Bora-Bora Things to Do Tips by Kakapo2 Top 5 Page for this destination
Bora-Bora Things to Do: 86 reviews and 135 photos
The water has nearly bathtub temperature.
As you can see, the lagoon nearly belongs to you alone.
It is possible that the beach is busier on weekends when the locals also decide to relax at Matira Point.
We were there on a Monday, and there were very few people despite some cruise ship passengers invading the beach.
The beach is not wide, just a relatively narrow stretch. But the sand is white. WHITE.
To walk in the water you need swimming shoes, or you risk to get nasty cuts from broken coral.
At low tide you can walk across the lagoon. However, if you try this be prepared that you are not welcome at the hotels on the motu(s)…
You can find alternative beaches between Vaitape and Matira Point but they are not near as nice as Matira Beach, for the simple reason that they are located next to the busy road.
Update Dec. 2012
No change to the magic on my visit last year. I was on Bora Bora for three days and despite not loving the overall vibe, Matira Beach still has it all - and there were never more people than on my first visit.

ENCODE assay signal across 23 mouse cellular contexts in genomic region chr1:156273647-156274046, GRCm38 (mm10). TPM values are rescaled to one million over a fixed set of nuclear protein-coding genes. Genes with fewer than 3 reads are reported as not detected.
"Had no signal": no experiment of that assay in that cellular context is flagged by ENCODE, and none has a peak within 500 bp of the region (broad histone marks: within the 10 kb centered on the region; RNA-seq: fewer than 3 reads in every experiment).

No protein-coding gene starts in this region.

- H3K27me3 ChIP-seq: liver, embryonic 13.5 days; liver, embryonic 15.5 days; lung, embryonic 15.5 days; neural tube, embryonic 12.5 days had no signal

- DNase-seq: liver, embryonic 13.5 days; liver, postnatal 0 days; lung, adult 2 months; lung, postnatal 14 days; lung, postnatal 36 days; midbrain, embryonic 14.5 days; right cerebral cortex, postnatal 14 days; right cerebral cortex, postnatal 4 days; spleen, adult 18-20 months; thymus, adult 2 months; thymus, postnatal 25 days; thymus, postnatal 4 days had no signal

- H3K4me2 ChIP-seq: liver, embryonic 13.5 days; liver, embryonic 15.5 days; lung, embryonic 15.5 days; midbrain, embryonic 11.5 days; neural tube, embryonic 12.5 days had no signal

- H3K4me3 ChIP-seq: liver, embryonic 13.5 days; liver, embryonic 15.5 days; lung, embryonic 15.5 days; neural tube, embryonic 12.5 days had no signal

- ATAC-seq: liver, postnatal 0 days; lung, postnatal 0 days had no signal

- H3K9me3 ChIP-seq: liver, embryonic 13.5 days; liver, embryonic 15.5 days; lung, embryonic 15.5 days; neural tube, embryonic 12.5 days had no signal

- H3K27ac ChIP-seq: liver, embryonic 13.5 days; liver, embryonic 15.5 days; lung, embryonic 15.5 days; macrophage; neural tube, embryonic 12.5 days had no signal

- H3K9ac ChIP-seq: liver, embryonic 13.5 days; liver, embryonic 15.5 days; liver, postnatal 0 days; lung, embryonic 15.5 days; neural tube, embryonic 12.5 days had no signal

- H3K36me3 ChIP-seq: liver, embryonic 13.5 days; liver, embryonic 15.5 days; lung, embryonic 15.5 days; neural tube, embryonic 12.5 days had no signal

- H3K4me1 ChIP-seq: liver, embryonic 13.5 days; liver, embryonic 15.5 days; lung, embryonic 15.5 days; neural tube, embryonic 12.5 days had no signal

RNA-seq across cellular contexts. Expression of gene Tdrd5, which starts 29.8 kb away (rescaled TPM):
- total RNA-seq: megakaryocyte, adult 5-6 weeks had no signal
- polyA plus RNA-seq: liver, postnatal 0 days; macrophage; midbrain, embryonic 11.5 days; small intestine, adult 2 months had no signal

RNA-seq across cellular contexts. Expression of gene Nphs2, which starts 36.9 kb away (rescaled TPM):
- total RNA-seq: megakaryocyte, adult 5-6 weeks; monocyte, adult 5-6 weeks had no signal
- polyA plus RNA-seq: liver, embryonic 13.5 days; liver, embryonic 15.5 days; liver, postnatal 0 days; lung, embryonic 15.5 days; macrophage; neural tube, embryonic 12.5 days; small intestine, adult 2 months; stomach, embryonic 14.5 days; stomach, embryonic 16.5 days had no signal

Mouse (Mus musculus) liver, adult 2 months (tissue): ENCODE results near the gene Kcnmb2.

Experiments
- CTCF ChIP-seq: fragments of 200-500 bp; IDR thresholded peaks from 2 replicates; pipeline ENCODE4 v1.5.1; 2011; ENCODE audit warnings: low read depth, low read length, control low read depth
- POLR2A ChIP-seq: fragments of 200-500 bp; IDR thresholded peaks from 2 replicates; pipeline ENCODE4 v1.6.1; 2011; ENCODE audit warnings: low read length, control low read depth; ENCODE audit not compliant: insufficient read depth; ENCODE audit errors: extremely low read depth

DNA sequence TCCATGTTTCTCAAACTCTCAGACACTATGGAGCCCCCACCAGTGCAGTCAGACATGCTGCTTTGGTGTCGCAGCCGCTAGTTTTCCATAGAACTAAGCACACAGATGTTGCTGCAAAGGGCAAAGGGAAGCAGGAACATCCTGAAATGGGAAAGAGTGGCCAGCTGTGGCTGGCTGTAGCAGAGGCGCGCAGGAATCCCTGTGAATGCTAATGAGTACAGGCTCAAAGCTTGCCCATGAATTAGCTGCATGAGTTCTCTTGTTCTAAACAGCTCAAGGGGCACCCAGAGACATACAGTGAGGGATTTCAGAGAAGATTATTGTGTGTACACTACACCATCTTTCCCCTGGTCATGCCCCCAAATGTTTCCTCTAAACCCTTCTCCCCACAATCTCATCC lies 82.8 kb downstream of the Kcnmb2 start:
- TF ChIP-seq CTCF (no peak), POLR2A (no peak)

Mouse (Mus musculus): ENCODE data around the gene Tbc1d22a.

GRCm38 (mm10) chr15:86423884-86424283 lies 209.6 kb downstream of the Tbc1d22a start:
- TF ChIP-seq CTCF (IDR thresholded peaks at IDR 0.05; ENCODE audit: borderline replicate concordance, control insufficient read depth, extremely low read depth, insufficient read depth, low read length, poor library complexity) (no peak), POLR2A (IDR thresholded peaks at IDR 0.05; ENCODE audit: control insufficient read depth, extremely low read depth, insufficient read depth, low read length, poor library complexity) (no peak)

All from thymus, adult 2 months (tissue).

The Protestant church in Vaitape below Mt. Pahia.
Eglise Evangélique de Polynésie Française: You see such signs quite a lot in French Polynesia and especially on Bora Bora, as here most people are protestant.
The name of this nice church in Vaitape “Temple Ebene Ezera de Vaitape”.
It is located on the mountain side of the main street, just some steps north of the shops, opposite the tender wharf for cruise ship passengers.
Sunday service is at 10am.
The Catholic Church is a bit further south, opposite the Post Office.
Vaitape below the towering peaks of Mt. Pahia.
I have read contradicting information about the number of inhabitants Bora Bora has. The number varies from 6000 to 7000. Wikipedia cites the 2007 census which counted 8880 inhabitants. So still not a real lot… ;-)
About 4000 of those people live in Vaitape, the main town.